SERGEANT WILLIAM A. GABRIELSON
SDPD 1908 - 1915
12/04/1885 - 09/10/1978
One of the marvels of the 20th century has been the development of forensic science. Scotland Yard first suggested using fingerprints as a form of identification in the 1800’s, yet despite the endorsement of one of the world’s finest law enforcement agencies, the idea wasn’t, at first, widely accepted in the United States.
A more popular form of identification was already in place, the Bertillon system. The system was one of measurements of key areas of the body. The theory being that once a person is an adult those measurements never change and are unique to the individual.
That theory was blown apart when Will West was booked into the Federal Prison at Leavenworth Kansas. A Bertillon examination concluded that not only had Will Ward previously been an inmate there, he still was. It was only after guards physically checked that they discovered there were two men named Will West and their Bertillon measurements were identical.
The amazing Will West coincidence would become one of the most deciding factors in the use of fingerprints in the US. Wanting to avoid a Leavenworth disaster, Keno Wilson ordered police clerk William Gabrielson, to begin building an identification bureau. The planning called for Gabrielson to compile photographs, fingerprint cards and (just in case) Bertillion measurements of anyone arrested. Very quickly officers discovered how helpful it was to be able to go to the bureau and check the arrest record of a person they had in custody. It also proved valuable when they had arrested an individual that refused to provide a name or his criminal history.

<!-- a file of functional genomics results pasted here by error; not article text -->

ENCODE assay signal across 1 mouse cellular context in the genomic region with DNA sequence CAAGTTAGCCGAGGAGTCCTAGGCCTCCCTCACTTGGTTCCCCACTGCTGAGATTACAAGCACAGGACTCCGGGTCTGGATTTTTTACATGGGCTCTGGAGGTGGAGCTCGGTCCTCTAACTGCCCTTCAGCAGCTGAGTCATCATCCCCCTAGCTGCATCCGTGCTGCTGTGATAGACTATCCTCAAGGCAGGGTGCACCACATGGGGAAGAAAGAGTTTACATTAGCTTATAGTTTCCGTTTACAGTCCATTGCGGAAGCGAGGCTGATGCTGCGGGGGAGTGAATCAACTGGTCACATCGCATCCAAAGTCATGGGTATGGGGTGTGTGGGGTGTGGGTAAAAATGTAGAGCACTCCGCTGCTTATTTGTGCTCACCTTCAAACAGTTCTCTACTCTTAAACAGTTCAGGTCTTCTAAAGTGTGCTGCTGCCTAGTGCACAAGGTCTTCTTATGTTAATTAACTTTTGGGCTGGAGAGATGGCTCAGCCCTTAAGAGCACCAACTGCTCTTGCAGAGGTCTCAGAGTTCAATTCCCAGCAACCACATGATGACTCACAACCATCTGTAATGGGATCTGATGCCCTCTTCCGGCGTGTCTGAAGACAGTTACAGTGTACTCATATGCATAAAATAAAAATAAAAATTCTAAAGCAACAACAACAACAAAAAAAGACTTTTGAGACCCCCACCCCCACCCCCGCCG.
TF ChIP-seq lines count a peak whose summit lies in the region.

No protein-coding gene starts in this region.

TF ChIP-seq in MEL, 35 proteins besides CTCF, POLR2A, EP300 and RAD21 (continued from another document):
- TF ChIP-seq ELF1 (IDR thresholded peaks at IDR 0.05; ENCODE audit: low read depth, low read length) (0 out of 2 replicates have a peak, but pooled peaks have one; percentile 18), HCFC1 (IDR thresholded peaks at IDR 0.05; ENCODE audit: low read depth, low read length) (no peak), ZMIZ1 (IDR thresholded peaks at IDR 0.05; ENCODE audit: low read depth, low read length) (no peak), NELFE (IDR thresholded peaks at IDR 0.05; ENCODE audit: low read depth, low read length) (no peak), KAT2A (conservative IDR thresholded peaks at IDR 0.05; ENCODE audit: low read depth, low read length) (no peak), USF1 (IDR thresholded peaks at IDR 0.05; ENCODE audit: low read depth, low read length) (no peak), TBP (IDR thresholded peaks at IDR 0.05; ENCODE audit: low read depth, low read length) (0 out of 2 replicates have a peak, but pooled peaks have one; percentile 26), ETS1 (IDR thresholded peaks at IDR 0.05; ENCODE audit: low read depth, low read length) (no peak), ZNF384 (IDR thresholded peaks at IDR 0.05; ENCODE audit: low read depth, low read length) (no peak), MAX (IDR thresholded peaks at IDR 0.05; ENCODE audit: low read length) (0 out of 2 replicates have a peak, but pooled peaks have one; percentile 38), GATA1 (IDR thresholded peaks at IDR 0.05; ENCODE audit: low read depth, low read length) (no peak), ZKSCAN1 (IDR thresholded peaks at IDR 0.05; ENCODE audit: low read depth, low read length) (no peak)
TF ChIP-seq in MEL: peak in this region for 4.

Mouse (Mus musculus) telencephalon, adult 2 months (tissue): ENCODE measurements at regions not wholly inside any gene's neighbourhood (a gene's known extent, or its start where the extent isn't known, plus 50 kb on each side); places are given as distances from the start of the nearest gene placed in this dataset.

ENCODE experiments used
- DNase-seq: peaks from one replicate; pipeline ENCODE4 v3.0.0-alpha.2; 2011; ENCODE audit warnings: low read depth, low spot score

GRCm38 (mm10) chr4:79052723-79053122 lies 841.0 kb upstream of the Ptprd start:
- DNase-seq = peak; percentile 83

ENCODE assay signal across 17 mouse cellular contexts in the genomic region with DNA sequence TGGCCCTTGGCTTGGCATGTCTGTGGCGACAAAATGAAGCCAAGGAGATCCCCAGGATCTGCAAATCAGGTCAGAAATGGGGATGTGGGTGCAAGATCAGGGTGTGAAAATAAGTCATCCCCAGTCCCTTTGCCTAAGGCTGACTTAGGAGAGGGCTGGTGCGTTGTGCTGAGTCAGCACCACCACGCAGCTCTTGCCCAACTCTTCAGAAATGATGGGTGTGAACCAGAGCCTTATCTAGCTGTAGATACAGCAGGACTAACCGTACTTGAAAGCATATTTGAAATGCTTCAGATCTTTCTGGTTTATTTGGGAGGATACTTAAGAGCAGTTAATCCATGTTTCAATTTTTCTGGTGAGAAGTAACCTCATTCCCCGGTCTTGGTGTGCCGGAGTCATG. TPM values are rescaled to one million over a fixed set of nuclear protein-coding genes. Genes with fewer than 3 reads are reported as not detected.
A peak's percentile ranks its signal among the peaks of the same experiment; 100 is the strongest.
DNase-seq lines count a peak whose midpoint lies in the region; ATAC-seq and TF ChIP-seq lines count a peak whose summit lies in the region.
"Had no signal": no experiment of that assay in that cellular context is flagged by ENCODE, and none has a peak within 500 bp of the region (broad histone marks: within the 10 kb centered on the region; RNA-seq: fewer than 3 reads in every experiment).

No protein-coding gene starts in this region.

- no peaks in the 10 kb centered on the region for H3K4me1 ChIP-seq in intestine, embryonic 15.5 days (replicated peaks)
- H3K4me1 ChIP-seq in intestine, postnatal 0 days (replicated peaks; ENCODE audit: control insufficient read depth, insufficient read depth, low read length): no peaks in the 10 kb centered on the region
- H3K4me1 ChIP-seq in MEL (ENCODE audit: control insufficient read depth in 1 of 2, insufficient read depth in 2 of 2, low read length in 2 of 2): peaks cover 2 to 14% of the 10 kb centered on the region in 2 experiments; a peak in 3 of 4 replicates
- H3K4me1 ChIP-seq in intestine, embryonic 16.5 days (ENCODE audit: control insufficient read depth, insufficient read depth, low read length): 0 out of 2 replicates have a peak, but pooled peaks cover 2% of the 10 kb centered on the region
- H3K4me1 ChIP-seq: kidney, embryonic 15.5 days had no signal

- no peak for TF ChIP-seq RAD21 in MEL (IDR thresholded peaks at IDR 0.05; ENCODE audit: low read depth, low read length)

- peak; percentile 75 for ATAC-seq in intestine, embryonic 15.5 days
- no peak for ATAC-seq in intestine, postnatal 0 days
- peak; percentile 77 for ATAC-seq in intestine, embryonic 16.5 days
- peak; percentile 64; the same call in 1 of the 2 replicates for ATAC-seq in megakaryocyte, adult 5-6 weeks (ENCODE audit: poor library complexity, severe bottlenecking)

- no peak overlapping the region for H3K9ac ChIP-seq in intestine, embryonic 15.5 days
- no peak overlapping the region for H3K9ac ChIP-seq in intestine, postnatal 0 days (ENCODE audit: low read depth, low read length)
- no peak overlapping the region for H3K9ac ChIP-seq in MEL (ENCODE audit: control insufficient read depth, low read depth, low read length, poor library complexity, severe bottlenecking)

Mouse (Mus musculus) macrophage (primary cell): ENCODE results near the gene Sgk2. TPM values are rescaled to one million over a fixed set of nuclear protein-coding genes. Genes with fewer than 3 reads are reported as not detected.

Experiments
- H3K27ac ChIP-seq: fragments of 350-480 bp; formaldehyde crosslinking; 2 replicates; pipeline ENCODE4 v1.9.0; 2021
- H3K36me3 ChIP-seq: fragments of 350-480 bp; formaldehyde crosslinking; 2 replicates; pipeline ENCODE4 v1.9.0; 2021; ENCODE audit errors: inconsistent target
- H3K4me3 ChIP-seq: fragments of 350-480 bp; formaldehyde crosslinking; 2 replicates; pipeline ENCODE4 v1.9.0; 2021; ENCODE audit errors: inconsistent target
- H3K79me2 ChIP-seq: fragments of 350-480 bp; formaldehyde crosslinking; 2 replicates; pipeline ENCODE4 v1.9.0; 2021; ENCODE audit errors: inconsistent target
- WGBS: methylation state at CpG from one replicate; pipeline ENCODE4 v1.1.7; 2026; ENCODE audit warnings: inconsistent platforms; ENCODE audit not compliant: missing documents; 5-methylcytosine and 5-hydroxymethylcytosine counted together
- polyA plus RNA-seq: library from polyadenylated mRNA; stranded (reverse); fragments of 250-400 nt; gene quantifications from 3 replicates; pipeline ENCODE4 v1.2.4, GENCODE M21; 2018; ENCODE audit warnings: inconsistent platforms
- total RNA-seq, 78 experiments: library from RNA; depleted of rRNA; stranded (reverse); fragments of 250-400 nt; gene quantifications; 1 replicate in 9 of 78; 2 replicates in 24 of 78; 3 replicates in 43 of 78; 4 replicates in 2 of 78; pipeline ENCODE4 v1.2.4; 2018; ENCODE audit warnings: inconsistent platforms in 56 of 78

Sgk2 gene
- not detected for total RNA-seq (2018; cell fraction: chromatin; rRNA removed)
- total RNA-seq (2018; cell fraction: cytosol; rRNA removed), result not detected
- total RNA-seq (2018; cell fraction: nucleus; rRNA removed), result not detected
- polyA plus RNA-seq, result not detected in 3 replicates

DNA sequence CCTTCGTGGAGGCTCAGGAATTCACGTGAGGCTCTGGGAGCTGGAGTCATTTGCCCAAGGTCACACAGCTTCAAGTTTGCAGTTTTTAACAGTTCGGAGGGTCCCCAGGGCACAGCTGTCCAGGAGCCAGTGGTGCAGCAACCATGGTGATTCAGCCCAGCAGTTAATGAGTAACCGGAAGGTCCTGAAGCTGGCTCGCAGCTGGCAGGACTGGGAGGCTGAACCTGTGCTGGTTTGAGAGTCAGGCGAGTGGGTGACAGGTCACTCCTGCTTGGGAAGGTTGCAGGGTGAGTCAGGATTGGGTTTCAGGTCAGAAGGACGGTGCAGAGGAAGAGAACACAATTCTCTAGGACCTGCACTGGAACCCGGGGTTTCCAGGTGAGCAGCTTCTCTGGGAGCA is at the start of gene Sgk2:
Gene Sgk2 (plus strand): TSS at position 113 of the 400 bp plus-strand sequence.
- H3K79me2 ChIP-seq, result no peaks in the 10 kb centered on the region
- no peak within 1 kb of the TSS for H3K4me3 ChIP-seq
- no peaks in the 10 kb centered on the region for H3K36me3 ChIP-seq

By 1914 the Identification Bureau had several thousand records and was a model for law enforcement agencies on the west coast. Still headed by now Sergeant Gabrielson, the bureau stopped using the Bertillion system as a form of identification and now relied on fingerprints alone.
Sergeant Gabrielson left the SDPD in 1915 and headed north where he became a sergeant for the Berkeley Police Department. He later left that agency to become chief of the Monterey Police Department.
On 08/12/1932, he was sworn in as Chief of the Honolulu Police Department, a position that afforded him an eye witness view of the December 7, 1941, bombing of Pearl Harbor. He remained there until 05/31/1946. Later in life he served as a deputy sheriff in Northern California and even worked as a clerk in a plumbing and heating company in 1957.
William Gabrielson died in San Luis Obispo California on September 10, 1978.
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